New York, New York
The Dutch Buy Manhattan Island
New York City boasts one of the largest natural ports in the world, offering a safe haven for seafaring ships. It was 'discovered' by an Italian explorer, Giovanni da Verrazzano, in 1524.
The Dutch laid claim to the city in 1621, and purchased Manhattan Island from the American Indians for about $700. The Indians were not sea merchants. The Dutch named it New Amsterdam. It is now the most valuable piece of land, and the most man-made environment, in the world.
New Amsterdam was occupied by 350 families by 1660. Four years later the city was taken over by the English, and renamed New York. It was nearly destroyed by the British during the American Revolution, before becoming an American City in 1783, with a population of 25,000. Due to the devastation, Christians set up almshouses, an older version of homeless shelters, to house and feed the 20% of the citizens whose homes were ruined.
The Erie Canal
The Erie Canal opened in 1825 linking New York City with the Great Lakes. During the next 35 years the city grew faster than any city in the history of Earth. By 1835, half of all imports and exports to and from the United States passed through New York Harbor.
The Depression of 1837
The United States suffer a depression in 1837, caused by a depression in England that resulted in the price of cotton (our main export) dropping precipitously, which was followed by England and Europe cutting off the flow of capital to America that it depended upon for its rapidly expanding economy.
To top it off, the wheat crop failed, creditors foreclosed, banks failed, and the government was nearly broke. In New York City, unemployment reached 33% and those employed suffered an average of 40% in pay cuts. 200,000 people were in utterly hopeless distress of surviving the winter. Again, Christian Charity came through the save the citizenry without any assistance from the government.
America in the 19th Century had plenty of cheap land and a scarcity of labor. 1845 to 1854 saw the greatest influx of immigrants in the nation's history. 2.4 million new citizens moved here during that decade and 2/3 of them came through New York City.
By 1860, one of every eight Americans was foreign born, with Irish and Germans by far the most numerous of them. Since these immigrants arrived with little skills, they were paid far less than the native born and faced withering discrimination. But with time, these two groups produced countless American success stories, that only the opportunities for upward mobility Free Market Capitalism can provide.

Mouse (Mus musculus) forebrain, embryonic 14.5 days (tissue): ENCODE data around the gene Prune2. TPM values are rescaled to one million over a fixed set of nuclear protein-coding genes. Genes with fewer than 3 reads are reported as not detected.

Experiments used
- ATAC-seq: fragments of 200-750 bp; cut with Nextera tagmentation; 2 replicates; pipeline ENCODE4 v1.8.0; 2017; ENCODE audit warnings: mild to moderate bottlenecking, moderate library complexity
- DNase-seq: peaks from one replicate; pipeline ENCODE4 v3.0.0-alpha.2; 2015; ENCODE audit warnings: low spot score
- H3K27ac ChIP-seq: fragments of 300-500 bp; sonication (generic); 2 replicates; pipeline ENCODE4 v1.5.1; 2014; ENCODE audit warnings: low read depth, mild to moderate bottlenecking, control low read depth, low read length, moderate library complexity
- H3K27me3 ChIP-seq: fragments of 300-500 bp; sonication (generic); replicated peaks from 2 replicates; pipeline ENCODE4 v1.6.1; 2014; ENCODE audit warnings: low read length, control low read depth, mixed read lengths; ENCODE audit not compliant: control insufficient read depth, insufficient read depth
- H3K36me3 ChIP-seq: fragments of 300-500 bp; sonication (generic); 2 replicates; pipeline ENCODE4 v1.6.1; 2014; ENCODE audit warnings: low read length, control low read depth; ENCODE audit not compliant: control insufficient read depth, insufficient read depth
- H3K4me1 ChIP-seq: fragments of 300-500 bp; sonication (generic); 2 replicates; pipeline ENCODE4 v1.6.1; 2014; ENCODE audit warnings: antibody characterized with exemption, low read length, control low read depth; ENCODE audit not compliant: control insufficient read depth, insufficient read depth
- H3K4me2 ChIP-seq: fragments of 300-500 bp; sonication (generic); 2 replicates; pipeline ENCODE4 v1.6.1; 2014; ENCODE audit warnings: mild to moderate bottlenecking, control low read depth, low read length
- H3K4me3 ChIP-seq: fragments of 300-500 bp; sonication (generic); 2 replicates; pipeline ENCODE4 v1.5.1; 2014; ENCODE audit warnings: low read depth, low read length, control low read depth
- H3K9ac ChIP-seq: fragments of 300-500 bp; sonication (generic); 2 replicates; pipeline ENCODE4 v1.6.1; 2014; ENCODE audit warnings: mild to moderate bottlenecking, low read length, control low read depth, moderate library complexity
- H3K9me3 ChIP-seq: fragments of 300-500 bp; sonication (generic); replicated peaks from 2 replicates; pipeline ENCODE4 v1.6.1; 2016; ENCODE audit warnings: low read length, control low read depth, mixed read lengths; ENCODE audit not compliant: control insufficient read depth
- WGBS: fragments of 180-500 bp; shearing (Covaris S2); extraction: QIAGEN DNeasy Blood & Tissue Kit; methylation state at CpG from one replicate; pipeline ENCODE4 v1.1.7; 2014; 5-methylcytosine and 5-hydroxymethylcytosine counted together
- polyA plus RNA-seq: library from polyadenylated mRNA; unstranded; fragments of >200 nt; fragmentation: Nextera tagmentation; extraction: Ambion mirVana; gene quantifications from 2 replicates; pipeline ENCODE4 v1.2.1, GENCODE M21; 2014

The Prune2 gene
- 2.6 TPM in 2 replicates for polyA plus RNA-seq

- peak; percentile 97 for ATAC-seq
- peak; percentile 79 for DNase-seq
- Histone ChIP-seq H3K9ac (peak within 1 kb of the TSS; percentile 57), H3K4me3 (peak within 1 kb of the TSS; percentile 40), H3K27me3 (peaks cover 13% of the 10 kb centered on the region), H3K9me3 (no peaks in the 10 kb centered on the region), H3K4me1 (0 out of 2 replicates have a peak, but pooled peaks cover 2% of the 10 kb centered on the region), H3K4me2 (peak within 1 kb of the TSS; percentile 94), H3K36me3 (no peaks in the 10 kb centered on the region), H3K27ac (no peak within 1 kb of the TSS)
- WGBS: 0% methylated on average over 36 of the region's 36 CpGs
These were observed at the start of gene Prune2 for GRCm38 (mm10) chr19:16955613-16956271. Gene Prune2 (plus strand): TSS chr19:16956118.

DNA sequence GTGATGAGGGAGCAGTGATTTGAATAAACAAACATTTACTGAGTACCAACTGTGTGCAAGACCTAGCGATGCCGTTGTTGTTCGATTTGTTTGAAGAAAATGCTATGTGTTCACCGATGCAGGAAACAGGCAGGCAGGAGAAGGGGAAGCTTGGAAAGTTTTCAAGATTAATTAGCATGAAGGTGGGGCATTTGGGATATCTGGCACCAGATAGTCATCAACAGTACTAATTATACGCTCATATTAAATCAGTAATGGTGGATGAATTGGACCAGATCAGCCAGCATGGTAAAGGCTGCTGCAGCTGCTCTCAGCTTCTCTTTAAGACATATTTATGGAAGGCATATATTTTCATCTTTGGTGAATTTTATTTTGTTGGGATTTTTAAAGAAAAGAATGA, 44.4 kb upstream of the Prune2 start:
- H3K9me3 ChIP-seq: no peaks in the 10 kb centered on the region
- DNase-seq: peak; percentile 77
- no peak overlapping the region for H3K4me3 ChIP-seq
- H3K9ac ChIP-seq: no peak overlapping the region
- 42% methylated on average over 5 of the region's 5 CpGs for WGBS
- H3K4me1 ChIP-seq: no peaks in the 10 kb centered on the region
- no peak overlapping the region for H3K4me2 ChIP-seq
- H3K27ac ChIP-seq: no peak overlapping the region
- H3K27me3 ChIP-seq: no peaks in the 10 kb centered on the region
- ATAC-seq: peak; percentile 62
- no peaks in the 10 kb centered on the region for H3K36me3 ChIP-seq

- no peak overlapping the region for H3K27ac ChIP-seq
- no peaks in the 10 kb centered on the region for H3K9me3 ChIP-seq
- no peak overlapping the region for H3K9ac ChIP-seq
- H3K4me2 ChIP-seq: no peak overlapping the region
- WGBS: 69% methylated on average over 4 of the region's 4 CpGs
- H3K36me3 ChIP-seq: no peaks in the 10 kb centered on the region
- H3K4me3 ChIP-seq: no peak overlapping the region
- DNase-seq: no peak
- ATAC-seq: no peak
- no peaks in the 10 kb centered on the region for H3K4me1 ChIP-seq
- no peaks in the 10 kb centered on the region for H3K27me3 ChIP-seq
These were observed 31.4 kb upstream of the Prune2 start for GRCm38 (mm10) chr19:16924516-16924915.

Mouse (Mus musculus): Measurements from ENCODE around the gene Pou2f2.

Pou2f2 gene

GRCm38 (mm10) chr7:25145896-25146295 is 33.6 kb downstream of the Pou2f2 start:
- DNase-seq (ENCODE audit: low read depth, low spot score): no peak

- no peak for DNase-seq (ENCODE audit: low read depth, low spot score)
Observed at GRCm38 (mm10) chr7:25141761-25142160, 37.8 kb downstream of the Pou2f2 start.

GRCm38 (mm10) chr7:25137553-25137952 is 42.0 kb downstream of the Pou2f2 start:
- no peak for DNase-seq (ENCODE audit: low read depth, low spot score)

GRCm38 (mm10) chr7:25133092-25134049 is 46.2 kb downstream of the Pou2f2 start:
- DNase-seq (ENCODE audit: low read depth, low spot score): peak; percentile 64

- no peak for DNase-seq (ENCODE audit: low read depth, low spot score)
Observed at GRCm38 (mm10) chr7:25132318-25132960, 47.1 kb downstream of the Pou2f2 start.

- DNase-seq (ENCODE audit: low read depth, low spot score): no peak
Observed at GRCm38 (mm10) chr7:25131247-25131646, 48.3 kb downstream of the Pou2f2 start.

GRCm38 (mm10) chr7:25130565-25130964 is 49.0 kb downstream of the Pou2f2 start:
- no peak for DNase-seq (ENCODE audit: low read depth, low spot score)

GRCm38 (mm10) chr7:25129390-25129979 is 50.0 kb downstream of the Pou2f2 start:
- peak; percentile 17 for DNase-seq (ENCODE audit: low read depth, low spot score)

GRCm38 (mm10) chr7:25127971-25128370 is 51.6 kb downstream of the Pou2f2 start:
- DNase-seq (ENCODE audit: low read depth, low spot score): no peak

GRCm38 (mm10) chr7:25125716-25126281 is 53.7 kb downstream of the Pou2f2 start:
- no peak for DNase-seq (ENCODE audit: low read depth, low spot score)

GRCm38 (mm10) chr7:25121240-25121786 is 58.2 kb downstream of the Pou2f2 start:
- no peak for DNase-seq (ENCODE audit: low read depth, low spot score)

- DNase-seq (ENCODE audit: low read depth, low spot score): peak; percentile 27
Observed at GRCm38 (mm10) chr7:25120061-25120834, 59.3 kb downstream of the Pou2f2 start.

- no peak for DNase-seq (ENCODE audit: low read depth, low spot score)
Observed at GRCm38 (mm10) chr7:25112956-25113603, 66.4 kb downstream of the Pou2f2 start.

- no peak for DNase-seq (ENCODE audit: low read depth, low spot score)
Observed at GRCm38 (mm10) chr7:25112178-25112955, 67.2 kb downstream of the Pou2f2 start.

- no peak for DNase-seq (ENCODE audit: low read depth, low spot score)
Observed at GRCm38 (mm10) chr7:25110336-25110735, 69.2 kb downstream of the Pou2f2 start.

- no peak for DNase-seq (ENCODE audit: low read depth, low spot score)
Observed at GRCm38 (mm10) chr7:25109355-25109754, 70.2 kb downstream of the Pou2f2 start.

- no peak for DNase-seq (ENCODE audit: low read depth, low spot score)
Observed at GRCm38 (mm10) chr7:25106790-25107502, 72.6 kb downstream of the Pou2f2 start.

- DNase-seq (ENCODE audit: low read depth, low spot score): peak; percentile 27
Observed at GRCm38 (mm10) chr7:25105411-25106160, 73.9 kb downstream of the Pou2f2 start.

Another depression hit in 1857. But the twenty years in between the two depressions were times of extreme prosperity in New York City, and America. In 1857, stockbrokers, banks, railroads, and all sorts of businesses went bankrupt; and charges of fraud flew in every direction.
On the bright side, Central Park, covering 843 acres, was planned by Frederick Law Olmstead for the enjoyment of the city's denizens, and was completed just in time for the outbreak of the American Civil War. This park was and is one of the most far-sighted ideas in the history of urban planning.
After the Civil War, New York City was the leader in manufacturing for the United States. The city's huge numbers of poor immigrants huddled in tenements were ripe pickings for government programs instituted by the notorious mayor Boss Tweed. He did a lot for the poor; but corruption, graft and theft were enormous in his political administration.
The Depression of 1873
Then came the greatest depression of the 19th Century in 1873. Reckless investment in America caused a worldwide financial panic. Within weeks thousands of businesses, banks, brokerage houses, and railroads went bankrupt. Hundreds of factories and mills closed; hundreds of thousands of people were suddenly out of work. In the city vacant storefronts were visible everywhere.
The Brooklyn Bridge was finished in 1883, not only the greatest bridge and greatest feat of engineering of its day, but a work of art. In 1886, the Statue of Liberty opened. In this same period, Wall Street became the financial center of America. The invention of the elevator, and steel-frame construction, produced an astonishing vertical boom in the city. By 1900, New York City was one of the greatest cities on earth.
New York Subway